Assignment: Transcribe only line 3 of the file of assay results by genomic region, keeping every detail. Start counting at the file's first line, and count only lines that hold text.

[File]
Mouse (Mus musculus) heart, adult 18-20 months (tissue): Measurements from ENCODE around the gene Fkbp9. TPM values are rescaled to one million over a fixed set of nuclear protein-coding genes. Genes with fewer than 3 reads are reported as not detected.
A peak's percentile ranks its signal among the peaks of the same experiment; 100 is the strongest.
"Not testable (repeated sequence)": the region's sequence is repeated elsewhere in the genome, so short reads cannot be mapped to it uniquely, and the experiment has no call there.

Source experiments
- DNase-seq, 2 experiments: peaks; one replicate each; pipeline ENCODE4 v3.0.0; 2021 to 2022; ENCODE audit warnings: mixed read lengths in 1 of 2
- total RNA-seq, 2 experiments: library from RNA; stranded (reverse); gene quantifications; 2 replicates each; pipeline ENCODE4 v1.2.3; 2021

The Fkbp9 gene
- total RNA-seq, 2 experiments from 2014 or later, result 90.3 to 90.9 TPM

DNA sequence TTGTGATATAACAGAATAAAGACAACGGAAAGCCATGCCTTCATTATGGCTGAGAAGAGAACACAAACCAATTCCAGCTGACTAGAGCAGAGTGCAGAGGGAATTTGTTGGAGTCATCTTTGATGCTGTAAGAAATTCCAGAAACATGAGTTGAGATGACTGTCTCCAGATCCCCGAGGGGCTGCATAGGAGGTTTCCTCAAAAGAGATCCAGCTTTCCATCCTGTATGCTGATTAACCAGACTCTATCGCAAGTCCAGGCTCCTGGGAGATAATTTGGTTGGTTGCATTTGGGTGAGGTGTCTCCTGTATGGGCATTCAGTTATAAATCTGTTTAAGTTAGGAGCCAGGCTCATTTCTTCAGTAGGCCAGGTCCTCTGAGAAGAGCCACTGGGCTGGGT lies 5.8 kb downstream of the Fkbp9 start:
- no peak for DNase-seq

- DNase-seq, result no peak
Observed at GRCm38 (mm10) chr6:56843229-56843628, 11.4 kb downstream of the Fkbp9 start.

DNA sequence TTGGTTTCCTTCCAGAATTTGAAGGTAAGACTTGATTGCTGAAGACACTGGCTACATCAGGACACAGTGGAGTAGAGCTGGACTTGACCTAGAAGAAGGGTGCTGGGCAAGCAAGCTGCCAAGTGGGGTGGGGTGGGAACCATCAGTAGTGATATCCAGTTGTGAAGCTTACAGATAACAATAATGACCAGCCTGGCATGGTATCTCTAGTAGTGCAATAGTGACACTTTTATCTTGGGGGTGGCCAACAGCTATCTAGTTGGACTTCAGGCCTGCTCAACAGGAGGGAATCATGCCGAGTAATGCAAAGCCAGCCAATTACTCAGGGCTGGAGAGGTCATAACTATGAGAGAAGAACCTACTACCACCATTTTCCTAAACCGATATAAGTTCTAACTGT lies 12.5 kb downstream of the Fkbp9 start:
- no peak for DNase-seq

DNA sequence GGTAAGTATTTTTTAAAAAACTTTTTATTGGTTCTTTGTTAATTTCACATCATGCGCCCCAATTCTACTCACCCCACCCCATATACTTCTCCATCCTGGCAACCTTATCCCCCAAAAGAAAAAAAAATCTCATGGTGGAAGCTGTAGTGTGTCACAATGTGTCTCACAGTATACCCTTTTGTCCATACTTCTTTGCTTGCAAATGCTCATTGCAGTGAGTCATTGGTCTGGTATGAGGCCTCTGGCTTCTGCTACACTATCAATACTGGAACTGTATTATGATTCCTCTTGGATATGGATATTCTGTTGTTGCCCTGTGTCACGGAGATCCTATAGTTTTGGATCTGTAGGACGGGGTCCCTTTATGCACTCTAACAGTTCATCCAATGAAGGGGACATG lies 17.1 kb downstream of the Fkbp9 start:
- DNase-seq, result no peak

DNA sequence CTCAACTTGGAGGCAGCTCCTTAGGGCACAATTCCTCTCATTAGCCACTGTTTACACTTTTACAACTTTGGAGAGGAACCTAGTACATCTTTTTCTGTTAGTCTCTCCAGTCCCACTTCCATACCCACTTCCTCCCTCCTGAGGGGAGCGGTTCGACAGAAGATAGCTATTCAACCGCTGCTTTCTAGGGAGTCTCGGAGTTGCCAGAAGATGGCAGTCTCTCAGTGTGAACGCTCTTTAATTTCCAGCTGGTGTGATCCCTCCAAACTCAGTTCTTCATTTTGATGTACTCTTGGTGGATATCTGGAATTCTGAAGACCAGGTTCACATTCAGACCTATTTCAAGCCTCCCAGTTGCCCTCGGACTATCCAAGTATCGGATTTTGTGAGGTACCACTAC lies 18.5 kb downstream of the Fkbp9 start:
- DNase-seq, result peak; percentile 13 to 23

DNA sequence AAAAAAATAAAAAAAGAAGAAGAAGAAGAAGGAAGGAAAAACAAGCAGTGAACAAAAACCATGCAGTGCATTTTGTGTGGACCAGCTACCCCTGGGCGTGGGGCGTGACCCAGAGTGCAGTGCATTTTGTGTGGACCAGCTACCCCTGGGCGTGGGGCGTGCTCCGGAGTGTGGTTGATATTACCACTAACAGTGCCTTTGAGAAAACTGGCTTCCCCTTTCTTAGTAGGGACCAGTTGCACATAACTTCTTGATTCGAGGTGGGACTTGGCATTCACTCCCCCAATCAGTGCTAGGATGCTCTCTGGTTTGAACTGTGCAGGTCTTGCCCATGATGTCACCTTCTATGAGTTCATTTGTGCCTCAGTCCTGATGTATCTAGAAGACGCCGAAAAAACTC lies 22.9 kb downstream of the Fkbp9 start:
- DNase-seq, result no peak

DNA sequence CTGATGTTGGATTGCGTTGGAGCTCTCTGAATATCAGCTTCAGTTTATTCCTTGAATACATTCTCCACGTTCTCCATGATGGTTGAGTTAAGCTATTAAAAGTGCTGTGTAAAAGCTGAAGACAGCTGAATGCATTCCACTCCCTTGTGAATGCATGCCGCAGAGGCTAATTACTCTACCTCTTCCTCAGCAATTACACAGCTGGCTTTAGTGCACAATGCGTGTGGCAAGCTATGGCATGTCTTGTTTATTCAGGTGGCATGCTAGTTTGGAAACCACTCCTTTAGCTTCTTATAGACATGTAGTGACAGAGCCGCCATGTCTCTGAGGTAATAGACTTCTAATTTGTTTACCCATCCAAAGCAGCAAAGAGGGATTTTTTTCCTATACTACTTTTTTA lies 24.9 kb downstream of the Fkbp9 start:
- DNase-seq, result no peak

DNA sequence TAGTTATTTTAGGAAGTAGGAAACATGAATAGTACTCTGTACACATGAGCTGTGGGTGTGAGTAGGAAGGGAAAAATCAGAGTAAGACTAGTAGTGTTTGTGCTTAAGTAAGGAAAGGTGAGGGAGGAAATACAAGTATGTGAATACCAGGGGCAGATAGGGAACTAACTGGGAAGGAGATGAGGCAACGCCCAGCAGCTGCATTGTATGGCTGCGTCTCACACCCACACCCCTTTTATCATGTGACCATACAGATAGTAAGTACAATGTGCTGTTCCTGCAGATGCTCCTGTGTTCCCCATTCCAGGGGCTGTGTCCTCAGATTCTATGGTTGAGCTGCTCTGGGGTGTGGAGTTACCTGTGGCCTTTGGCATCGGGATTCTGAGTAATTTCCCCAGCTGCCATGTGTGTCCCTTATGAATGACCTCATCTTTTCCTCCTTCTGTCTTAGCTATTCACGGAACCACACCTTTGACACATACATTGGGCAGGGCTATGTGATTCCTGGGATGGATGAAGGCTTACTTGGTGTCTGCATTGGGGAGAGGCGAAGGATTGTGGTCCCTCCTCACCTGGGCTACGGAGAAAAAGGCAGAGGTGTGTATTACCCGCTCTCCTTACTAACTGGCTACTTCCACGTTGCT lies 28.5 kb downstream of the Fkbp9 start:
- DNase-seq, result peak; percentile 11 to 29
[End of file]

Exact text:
"Not testable (repeated sequence)": the region's sequence is repeated elsewhere in the genome, so short reads cannot be mapped to it uniquely, and the experiment has no call there.